By contrast, Arctic Cat’s Kawasaki 440 axial fan was only good for about 35 hp, and very few other 440 fans could honestly top 40 hp. One secret to the Fuji’s awesome power was higher compression than other similar engines – at 12:1 it was nearly double some of the competition, including the Kawasaki’s 6.5:1 compression ratio.

My friend Gil purchased an SS/III with the 42 hp 400 engine so he could grass race the sled in the top USSA Stock class of the day. He already owned a 440 Birth-powered 1971 Chaparral Executive wide-track that he liked a lot, but there was no 440 Stock racing class at the time.

A 34 hp 340 was also available in the SS/III. A planned 30 hp 295 model was listed in the first printing of the 1973 Chaparral full-line brochure, but the small-bore model was dropped prior to release. Subsequent brochures publicity made no mention of it.

The E-Z Rider progressive-rate track suspension was Chaparral’s unique design. Engineered to transfer weight under acceleration and then level off, it featured fully enclosed but adjustable coil-over shock damping units mounted parallel to the ground on each side of the slide rail skid. Pre-drilled holes allowed for the easy addition of up to four sets of wheels for grass drags or marginal snow conditions.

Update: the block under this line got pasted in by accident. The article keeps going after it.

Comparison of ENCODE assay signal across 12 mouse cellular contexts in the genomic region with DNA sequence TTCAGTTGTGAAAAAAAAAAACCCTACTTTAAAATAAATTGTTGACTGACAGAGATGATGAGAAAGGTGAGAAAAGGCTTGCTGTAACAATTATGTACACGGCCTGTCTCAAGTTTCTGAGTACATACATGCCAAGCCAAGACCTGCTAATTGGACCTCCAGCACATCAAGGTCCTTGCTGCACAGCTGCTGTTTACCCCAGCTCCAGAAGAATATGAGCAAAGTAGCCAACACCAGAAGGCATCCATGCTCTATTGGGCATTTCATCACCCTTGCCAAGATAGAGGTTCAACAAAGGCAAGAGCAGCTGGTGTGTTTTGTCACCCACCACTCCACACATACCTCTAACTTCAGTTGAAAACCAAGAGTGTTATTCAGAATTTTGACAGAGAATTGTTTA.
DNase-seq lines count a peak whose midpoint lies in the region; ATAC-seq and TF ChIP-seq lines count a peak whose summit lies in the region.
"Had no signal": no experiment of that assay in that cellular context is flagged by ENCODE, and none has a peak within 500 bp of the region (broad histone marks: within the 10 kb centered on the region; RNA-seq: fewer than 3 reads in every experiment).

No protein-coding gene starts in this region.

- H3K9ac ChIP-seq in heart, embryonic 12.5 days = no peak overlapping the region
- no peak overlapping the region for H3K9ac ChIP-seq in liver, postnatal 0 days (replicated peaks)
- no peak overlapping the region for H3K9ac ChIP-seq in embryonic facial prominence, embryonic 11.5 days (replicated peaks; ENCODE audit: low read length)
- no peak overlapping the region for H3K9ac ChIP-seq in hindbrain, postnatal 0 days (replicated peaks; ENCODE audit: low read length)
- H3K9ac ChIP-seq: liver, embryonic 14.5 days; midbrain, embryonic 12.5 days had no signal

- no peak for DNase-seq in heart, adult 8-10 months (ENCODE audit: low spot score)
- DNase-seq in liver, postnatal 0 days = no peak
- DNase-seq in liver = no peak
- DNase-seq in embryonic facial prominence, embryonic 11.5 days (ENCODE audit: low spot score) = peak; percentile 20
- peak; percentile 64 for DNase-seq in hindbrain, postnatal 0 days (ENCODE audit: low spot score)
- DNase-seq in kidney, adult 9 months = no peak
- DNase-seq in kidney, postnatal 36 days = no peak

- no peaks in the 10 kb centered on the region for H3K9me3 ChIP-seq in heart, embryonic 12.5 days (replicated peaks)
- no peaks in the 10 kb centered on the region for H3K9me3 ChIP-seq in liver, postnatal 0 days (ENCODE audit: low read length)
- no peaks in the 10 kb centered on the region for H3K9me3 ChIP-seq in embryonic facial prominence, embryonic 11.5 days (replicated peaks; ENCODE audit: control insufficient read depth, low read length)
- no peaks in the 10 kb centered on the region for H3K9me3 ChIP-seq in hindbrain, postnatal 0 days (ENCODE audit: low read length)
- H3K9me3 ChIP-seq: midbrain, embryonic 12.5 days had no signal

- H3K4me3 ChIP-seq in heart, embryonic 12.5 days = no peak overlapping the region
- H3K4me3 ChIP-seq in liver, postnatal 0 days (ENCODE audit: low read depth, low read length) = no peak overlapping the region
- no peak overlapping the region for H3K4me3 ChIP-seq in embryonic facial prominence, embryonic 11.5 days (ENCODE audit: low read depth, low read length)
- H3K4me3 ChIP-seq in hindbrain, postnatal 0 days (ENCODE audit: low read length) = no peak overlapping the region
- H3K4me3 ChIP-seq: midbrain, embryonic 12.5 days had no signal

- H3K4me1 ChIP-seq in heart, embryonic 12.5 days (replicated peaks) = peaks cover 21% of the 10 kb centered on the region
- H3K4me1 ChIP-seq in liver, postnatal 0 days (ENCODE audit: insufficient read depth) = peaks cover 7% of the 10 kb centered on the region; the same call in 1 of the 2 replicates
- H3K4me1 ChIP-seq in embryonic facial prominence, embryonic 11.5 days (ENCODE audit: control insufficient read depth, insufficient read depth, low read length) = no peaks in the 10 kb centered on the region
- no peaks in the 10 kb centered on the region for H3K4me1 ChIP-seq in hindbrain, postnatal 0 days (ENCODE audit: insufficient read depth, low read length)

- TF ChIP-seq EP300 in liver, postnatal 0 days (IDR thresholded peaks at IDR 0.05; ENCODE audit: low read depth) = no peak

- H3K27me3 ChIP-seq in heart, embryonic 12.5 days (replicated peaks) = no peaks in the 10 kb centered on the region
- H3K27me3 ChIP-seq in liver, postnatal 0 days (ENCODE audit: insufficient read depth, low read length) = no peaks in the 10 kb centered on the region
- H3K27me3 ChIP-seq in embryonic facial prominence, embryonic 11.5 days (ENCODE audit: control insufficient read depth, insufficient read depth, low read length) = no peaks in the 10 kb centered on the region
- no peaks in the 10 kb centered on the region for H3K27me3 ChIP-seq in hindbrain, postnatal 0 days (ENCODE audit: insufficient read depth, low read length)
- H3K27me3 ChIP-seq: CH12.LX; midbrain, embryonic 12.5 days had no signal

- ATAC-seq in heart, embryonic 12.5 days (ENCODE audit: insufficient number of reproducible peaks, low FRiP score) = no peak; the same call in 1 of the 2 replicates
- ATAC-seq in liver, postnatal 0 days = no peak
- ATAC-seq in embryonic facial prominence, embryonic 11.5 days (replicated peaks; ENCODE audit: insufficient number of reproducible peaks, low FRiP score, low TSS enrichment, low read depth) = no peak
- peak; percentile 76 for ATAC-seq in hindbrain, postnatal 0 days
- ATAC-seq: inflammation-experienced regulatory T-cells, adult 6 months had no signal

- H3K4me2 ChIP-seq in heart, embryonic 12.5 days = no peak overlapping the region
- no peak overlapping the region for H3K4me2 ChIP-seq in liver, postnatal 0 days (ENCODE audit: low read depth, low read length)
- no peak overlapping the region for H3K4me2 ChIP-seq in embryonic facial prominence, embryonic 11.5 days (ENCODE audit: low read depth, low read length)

A Kelsey-Hayes mechanical disc brake provided stopping power, with a hydraulic disc upgrade available. Speedometer, tachometer, handlebar pad, emergency engine kill switch, wrap-around taillight and passenger handgrips were standard, with heat gauge, cigarette lighter, electric start, stirrup kit, chrome skis and 2.25-gallon auxiliary gas tank available as dealer-installed options.

REAL WORLD TESTS

The SS/III would definitely run with the best of its contemporaries, if not flat outrun them. Invitation To Snowmobiling reported that it was the fastest sled it tested that year, beating 13 other machines including a Rupp Nitro 440, a Scorpion Super Stinger 440 and the lighter Alouette 440. However, they didn’t test any of the new free-air stock racers like the Arctic Cat El Tigre or Ski-Doo TNT F/A.

Gil was never really serious about drag racing his 400. He prepped it himself with assistance from several others, including some minimal help from myself, and sporadically entered events with an assortment of riders ranging from Chaparral factory-branch mod racers to his teenage son, John. But the sled was mostly a trail-rider that I got a chance to enjoy every once in a while.